It would seem that every breastfeeding mother would desire to have a milk production, so big that you would have endless freezers full of expressed milk, your baby would always be blissfully full and content, and your breastfeeding worries would be over. Surprisingly, this is not always the case. In fact some women actually suffer from an overabundant milk supply. Although that may seem like every lactating woman’s dream,to have too much milk, for those women who do have an overactive let down or an overabundant milk supply it can be rather bothersome. Sometimes the supply is so powerful that is makes it difficult for the baby to stay latched on, as the flow is too strong. This can cause a fussy baby, more gas, and ultimately more spit up. The baby may come off the breast quickly or cough and “sputter” due to the spray of milk which can be frightening to any new mommy. If the mother is constantly making large quantities of milk she may be facing frustrating breast conditions such as the risk of frequent clogged ducts, mastitis, or painful engorgement.
If this sounds like you here are some tips to help reduce the milk flow to a level that the infant can handle as well as reduce your milk supply to match the needs of the baby.
- Try feeding with one breast per feeding session. Waiting up to 3 hours between feedings may naturally decrease your supply by decreasing the demand. It is always recommend to feed your baby on demand, but instead of switching breasts stick to the one side allow to empty before offering the other breast. If the baby wakes up and wants to return to the breast in less than an hour, offer the baby the same breast that was used at the previous feeding. If it has been over an hour then I would recommend switching to the other side. If your other breast (the side that the baby did not feed on) is uncomfortably full, you can choose to pump it out, however I would not pump for longer then 10 minutes as this may send a mixed message to your brain to produce more. Remember your breasts work by supply and demand. You want to pump long enough to empty for comfort, but not too long to tell your brain to make more. 5-10 minutes is appropriate.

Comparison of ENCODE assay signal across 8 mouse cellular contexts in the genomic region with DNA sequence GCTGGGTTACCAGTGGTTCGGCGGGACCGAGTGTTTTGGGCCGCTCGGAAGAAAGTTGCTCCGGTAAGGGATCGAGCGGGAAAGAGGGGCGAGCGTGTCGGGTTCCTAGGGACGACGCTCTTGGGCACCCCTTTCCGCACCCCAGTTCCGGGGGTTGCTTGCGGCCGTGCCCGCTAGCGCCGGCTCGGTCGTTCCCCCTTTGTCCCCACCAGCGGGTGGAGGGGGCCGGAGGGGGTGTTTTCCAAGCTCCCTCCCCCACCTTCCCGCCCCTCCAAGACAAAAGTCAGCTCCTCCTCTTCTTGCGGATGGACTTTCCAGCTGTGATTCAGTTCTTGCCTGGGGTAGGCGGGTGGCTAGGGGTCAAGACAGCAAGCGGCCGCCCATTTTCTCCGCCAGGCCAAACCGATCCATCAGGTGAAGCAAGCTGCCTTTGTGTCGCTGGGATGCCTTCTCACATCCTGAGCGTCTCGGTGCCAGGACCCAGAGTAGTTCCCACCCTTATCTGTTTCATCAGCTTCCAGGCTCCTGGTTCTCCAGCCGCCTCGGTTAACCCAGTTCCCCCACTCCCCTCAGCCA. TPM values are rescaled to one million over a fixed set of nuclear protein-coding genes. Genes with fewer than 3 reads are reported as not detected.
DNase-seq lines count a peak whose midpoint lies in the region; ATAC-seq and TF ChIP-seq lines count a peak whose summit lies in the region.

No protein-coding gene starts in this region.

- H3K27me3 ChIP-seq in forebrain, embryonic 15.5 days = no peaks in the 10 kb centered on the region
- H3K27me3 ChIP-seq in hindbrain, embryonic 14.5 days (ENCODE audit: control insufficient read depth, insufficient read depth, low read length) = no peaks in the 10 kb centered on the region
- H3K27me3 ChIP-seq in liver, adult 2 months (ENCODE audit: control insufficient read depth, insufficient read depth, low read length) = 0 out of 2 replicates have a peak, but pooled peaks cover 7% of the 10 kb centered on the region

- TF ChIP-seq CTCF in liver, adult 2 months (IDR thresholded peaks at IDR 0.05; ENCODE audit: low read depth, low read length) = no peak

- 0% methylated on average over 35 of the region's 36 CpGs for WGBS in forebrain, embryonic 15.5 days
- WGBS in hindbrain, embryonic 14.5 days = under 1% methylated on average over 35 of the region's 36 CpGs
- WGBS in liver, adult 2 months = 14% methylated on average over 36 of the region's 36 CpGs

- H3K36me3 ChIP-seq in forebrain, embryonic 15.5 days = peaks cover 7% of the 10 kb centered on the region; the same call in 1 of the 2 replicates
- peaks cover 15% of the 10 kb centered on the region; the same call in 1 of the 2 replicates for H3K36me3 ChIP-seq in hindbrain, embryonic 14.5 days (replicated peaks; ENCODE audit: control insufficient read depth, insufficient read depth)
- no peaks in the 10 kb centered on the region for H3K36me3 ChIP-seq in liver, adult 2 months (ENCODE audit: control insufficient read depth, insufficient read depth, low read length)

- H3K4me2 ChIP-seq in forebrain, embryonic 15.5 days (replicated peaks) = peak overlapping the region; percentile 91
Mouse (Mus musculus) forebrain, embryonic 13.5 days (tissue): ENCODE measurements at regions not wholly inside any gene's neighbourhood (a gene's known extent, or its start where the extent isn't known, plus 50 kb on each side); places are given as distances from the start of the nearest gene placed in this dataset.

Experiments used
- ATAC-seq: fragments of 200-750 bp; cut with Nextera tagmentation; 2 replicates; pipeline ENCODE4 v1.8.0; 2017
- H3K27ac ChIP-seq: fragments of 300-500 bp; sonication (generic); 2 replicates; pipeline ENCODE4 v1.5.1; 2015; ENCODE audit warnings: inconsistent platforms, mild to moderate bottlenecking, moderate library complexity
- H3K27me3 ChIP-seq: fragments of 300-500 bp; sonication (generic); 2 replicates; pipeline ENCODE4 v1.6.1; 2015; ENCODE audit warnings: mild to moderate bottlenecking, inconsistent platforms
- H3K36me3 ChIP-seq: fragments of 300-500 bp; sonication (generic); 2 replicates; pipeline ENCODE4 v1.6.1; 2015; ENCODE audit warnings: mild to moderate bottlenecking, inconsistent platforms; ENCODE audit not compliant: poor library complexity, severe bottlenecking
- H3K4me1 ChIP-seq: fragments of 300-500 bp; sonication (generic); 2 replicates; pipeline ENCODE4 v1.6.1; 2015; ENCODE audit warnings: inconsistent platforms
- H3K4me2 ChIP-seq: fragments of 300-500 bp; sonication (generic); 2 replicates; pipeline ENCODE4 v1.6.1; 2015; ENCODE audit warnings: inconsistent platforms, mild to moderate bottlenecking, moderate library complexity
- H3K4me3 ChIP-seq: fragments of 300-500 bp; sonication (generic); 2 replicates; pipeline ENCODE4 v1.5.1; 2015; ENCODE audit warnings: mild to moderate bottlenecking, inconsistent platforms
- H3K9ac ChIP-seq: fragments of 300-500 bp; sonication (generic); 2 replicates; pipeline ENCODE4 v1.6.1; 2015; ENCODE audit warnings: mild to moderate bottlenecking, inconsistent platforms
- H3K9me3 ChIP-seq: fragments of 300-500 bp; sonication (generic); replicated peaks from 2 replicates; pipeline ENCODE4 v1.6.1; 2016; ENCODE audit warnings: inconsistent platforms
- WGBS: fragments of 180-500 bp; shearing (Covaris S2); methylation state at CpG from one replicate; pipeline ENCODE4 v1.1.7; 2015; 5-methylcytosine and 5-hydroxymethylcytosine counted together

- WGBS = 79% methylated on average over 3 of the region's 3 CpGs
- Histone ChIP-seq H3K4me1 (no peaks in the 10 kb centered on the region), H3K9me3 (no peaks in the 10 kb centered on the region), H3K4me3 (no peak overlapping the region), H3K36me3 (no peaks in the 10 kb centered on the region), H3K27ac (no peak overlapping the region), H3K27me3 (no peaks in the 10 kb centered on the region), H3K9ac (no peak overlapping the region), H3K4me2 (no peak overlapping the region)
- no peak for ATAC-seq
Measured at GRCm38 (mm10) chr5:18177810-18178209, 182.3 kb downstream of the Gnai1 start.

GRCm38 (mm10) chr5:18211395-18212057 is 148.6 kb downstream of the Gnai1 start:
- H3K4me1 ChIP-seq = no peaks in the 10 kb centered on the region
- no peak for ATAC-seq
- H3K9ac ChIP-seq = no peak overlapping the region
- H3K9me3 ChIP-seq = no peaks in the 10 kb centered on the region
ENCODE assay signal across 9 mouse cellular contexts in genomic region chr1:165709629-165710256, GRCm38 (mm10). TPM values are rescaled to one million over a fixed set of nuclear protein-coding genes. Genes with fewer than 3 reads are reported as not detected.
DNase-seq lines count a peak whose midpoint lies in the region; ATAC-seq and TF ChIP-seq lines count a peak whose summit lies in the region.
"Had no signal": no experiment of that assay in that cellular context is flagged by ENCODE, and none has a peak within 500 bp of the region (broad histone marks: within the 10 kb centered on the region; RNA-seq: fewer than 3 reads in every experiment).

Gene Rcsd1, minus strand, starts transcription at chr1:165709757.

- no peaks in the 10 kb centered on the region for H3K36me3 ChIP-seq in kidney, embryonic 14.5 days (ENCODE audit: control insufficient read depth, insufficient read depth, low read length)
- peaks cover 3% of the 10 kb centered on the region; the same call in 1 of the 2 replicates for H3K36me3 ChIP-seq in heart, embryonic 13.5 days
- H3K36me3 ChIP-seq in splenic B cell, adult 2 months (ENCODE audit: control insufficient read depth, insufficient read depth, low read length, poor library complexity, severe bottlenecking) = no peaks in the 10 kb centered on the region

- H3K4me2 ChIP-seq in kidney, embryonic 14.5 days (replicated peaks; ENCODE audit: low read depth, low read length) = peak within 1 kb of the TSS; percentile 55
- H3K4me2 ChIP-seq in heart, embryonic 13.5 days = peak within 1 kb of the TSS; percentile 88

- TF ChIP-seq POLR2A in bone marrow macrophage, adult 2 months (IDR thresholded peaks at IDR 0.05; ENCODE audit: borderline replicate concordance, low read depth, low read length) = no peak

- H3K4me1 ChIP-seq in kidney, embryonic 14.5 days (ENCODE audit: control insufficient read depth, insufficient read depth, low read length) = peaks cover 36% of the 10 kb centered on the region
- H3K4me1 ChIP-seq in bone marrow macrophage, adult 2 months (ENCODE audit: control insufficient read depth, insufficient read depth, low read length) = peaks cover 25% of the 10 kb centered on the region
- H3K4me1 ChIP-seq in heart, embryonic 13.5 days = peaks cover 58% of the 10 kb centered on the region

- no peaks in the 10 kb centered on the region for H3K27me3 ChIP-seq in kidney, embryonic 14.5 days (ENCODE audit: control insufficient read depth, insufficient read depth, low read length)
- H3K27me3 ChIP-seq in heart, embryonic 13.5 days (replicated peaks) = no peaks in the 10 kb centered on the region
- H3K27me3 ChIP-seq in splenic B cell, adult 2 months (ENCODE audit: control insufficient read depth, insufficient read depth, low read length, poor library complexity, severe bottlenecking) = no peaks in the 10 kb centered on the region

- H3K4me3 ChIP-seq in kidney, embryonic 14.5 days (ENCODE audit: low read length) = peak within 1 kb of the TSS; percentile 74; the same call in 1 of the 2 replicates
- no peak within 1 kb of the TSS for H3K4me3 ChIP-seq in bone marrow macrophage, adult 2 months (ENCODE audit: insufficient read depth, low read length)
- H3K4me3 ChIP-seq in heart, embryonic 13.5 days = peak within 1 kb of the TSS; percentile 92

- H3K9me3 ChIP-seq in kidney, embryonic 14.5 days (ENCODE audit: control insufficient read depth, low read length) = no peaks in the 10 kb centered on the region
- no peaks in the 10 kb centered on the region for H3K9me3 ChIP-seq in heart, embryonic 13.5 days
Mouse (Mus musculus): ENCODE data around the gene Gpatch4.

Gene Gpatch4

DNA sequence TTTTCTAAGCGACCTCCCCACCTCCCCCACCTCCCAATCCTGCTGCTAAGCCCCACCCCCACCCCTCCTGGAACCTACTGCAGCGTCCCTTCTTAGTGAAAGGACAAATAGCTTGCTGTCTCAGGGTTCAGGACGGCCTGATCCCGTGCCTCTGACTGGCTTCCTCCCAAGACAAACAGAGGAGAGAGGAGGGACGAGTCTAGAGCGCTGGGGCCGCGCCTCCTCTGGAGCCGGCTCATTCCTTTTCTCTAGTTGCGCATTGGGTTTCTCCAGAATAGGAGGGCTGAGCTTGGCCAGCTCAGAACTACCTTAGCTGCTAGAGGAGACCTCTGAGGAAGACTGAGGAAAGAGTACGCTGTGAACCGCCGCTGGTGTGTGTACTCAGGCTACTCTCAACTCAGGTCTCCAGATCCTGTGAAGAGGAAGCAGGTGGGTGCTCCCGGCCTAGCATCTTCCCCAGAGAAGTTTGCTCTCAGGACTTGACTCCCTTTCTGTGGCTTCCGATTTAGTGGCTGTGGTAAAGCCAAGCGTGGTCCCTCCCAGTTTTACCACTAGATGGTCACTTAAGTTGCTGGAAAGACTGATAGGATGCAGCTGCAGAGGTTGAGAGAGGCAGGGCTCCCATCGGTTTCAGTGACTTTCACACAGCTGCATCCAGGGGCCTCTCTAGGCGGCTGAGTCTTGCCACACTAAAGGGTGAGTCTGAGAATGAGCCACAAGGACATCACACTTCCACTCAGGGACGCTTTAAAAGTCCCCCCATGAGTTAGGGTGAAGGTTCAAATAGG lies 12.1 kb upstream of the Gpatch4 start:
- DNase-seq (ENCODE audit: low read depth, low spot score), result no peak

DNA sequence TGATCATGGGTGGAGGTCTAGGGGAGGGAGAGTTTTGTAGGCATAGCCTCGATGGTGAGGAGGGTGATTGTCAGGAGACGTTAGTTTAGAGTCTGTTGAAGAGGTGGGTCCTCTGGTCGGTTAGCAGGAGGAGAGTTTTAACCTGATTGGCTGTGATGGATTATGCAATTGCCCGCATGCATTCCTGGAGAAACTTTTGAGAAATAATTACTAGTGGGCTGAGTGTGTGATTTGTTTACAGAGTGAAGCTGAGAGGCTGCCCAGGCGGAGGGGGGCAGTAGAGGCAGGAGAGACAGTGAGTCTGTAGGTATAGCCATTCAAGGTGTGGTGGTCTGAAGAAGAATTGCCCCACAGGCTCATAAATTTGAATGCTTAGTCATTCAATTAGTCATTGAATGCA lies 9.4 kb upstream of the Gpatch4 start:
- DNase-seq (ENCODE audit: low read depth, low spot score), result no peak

- For a strong overactive let down, try pumping or hand expressing for a few minutes just prior to the feeding to allow that first initial forceful spray to happen. This way it wont spray into the back of the baby’s throat. Your baby may be inclined to bite down, which does not feel good! A baby will bite or clamp down, institutionally to help slow down the flow. By pumping off that first let down you can avoid this from happening. Pumping can then be discontinued usually after 1 week as the supply will begin to decrease slightly. Try to make a conscience effort to relax during the first milk-ejection reflex.
- Latch the baby and breastfeed in a more reclined position. Try lying down have the baby more “tummy to tummy” so that the baby is coming towards you. This will be going against gravity, assisting in less of a forceful spray.
- Try other nursing positions such as football hold with your baby’s head higher than the rest of his body. If you choose to use the cradle hold, be sure to have good pillow support, and lean back. Position the baby so that he is straddling your leg, directly facing the breast with his head slightly above the nipple.
- Apply direct pressure with the base of your hand to the opposite breast you are feeding from, to help control the flow.
- If your baby has begun to choke or gag because he/she received too much milk too fast, de-latch the baby gently from the breast, hold him upright, burp him, and calm him down. Continue to then hand-express some milk till the spray has slowed, then resume nursing.
- Try not to let the opposite breast become engorged. Hand expressing or pumping just enough to relieve some ductal pressure will help, but remember to avoid vigorous pumping. Pump only if it is necessary for comfort.
- Important to watch for signs of mastitis. If you feel like you are coming down with the flu, experience sore, red breasts, headache, fever, body aches, and other flu-like symptoms call your OB or other caregiver as an antibiotic will be needed.
- Once your body has figured out how much milk to make, resume breastfeeding on both breasts at each feeding. Usually within a week your milk supply should have regulated.
If you are continuing to have overabundant supply, consult with a Board Certified Lactation Consultant or your physician to see if there may be an underlying health condition causing an increase in supply.
Copyright© 2013 Danielle Gauss,IBCLC,ICCE/ JustBreastFeeding.com. All Rights Reserved